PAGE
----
Ae. aegypti adult abundance was highly aggregated—approximately 25% of large barges (N = 8) were responsible for 77.8% of all Ae. aegypti adults found. Adult Ae. aeygpti abundance did not differ significantly by date or between high and low precipitation periods. Approximately 75% of female Ae. aegypti collected (N = 66) were blood-fed (Table 2). Within boats, cargo holds had a higher average number of adult Ae. aegypti than floors 1–3 (Kruskal-Wallis Χ2 = 9.80, p< 0.05) (Fig 4). This pattern was consistent across all dates, except for August when overall abundance was low and slightly more mosquitoes were found on the first floor (1.6 mosquitoes/ boat on the first floor vs. 1 mosquito/ boat in the cargo holds). Adult Ae. aegypti were more likely to be found in large barges in Iquitos’ busiest port, Puerto Masusa, in comparison with all other ports sampled (Mann-Whitney Wilcoxon U = 182.5, p<0.05).

Fig 4. Ae. aegypti adults and immatures per boat by location for all periods—large barges.

The vast majority of Ae. aegypti immature mosquitoes (A) and adult mosquitoes (B) were found in cargo holds.

Cx. quinquefasciatus and Ae. aegypti were the only two species of immature mosquitoes found in large barges. No differences in the numbers of Ae. aegypti pupae or larvae were detected by sampling date or by low vs. high precipitation months (Table 3). The proportion of positive containers was highest in October (Container Index: 9.8%), and the number of positive containers per 100 vehicles (Breteau Index: 85.7) was highest in August.

Interestingly, the proportion of vehicles positive for larvae or pupae was higher during sample dates with less precipitation, 30.8% for the May-August collections and 15.8% for the October-February collections. As with adult mosquitoes, the distribution of immature Ae. aegypti among barges was highly aggregated: 6.3% of barges (N = 2) produced 93.6% of larvae and 76.7% of pupae.

On average we found 16.7 wet containers per barge across all dates (SD = 10.3), with no difference between the low and high precipitation periods (17.9 containers/ vehicle SD = 12.8 vs 17.5 containers/ vehicle, SD = 9.0; U = 348, p>0.05). As with adult mosquitoes, immature Ae. aegypti were most likely to be found in cargo holds, accounting for 89.3% (N = 25) of positive habitats (Χ2 = 9.8, p<0.05). The remaining positive habitats were found on the first (7.1%, N = 2) and second floors (3.6%, N = 1) of barges. Difference in the number of larvae and pupae by floor approached significance, with a greater number of immature mosquitoes found in the cargo holds (larvae: Χ2 = 7.5, p = 0.06, pupae: Χ2 = 7.8, p = 0.05) (Fig 4).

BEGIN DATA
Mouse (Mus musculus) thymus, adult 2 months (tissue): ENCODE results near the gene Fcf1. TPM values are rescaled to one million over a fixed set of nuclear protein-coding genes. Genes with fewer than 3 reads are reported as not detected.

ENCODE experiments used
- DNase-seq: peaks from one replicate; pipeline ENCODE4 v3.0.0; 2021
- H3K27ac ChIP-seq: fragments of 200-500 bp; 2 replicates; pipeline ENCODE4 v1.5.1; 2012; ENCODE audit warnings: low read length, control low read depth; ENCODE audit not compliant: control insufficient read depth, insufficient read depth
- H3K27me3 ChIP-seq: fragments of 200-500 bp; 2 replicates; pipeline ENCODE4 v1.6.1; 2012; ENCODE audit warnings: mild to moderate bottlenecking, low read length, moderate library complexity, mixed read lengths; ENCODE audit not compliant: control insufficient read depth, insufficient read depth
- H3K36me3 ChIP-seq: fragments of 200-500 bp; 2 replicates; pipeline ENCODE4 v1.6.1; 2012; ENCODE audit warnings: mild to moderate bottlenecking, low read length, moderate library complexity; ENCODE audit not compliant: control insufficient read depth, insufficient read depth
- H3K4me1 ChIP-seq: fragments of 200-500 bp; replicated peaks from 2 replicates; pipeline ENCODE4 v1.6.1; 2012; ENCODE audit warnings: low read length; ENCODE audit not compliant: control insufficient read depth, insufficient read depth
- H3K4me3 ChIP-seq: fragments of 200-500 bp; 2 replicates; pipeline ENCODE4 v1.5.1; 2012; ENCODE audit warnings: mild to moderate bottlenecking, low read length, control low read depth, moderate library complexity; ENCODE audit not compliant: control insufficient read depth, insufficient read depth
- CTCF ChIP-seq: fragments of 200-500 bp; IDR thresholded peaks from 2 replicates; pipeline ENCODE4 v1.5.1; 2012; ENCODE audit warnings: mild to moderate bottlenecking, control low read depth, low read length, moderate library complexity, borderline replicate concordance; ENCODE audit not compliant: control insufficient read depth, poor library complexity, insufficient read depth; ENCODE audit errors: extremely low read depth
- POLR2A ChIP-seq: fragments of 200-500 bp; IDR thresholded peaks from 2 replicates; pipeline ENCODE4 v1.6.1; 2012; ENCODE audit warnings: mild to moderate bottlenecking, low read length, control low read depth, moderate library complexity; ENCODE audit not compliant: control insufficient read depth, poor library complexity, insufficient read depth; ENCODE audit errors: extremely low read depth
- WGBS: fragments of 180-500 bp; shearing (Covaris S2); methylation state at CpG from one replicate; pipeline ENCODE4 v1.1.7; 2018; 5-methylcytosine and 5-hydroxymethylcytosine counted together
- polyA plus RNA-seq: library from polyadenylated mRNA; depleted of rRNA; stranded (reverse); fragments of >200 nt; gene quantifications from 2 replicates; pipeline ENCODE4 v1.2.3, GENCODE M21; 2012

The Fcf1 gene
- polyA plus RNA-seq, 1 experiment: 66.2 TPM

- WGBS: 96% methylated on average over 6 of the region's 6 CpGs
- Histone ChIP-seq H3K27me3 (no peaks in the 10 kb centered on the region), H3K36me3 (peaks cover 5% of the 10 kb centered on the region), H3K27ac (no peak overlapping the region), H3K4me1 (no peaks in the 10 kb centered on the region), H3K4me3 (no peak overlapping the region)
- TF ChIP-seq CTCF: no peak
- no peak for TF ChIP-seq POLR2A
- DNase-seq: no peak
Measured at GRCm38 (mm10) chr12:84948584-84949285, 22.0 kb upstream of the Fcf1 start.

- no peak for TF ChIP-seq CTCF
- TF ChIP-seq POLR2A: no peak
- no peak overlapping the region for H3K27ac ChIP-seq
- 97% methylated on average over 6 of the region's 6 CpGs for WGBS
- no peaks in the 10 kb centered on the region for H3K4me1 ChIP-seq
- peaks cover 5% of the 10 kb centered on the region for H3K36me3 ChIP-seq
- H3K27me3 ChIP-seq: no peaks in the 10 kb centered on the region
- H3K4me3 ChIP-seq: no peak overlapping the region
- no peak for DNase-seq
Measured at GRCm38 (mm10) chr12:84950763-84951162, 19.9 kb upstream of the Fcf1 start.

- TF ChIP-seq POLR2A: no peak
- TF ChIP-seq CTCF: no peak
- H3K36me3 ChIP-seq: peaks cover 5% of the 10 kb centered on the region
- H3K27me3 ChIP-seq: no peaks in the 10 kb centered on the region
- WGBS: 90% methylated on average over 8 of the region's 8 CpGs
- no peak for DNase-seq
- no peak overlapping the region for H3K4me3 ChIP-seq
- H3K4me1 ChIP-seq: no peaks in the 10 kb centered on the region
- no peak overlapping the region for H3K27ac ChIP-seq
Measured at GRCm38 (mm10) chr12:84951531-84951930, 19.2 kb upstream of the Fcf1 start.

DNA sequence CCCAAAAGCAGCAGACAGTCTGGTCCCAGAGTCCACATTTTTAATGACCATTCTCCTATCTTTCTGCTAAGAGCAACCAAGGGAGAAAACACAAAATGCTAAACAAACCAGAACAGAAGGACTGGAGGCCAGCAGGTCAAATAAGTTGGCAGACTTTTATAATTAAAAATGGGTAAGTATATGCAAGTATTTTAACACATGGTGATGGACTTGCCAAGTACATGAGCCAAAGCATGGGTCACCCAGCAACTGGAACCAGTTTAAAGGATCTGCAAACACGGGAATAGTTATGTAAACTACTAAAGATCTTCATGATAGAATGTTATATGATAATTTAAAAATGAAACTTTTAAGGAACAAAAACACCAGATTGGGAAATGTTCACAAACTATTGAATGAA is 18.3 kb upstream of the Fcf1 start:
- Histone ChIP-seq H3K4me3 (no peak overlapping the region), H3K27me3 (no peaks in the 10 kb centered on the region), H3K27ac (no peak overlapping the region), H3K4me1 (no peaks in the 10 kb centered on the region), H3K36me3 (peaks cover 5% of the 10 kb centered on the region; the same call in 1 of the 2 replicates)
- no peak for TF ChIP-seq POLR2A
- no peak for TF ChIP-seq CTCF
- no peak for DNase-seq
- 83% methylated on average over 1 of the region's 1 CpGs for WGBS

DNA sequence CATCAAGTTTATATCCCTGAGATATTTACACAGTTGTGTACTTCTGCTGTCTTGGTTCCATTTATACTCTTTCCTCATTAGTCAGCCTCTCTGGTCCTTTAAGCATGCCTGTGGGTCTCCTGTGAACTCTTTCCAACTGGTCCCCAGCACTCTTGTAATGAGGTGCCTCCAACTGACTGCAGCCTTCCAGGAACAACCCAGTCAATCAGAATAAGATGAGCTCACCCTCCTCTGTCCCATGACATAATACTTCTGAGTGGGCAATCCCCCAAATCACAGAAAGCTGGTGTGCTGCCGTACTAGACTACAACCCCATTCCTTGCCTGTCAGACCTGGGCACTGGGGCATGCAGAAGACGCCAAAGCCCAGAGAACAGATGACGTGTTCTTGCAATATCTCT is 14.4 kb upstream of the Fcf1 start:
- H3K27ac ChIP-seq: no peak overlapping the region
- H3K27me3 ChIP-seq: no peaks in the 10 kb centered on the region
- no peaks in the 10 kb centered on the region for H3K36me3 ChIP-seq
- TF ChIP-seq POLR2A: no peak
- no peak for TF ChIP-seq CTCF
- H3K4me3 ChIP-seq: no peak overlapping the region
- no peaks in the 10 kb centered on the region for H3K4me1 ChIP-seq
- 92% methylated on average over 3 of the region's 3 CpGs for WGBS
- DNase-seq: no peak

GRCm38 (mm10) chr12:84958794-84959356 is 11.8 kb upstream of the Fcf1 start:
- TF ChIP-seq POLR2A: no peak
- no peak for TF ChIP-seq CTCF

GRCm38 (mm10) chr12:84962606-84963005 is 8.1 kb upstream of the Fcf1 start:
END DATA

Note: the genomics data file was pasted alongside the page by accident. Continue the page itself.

The preferred habitats of larvae (85.9%) and pupae (76.7%) were puddles formed on the boat floor in cargo holds. Other containers produced immature mosquitoes, including tires (10.4% of larvae and 3.5% of pupae) and dishes (3.7% of larvae and 19.8% of pupae). The proportion of Ae. aegypti positive floor puddles, tires, and dishes was significantly greater in comparison with other container types (Fisher’s exact test p<0.05), but puddles in cargo holds were by far the most abundant habitat overall (N = 396). Other containers were relatively rare (Table 4). Despite thorough inspection, no mosquito eggs were found on barges, likely due to the extremely dark conditions in cargo holds.

Of the 14 barges that were sampled more than once, 13 were positive for Ae. aegypti immatures or adults during at least one sampling occasion. In general, barges that were initially infested tended to remain infested over time: only two boats were initially infested and later found to be uninfested.

Medium Barges

On medium barges, 15 species of adult mosquitoes were found, with Cx. quinquefasciatus comprising 84.9% of all identified mosquitoes (Table 1, S2 Table). Ae. aegypti comprised 6.3% of mosquitoes, although overall abundance was significantly lower than for large barges (Table 2, N = 23 Ae. aegypti adults found among independent observations, U = 787.5, p<0.0001). There were no significant differences in adult Ae. aegypti abundance by date or by high vs. low precipitation period (Χ2 = 4.0, p> 0.05; U = 169, p>0.05, respectively).

Immature mosquitoes found on medium barges included Ae. aegypti and Cx. declarator-mollis. In comparison with large barges, immature indices on medium-sized barges were notably lower (Table 3). The proportion of boats positive for Ae. aegypti immatures was highest in August (Premise Index: 16.7), followed by February (Premise Index: 9.1). No immature mosquitoes were found on medium barges In May or in October. For all dates, about 0.9% of containers were positive (Table 4), and the types of containers infested differed significantly (tires, trash, and other container types, Fisher’s exact test p< 0.01).

In contrast to large barges, Ae. aegypti infestation status on medium barges was less consistent. Only three medium barges that were initially infested with Ae. aegypti remained infested in subsequent dates.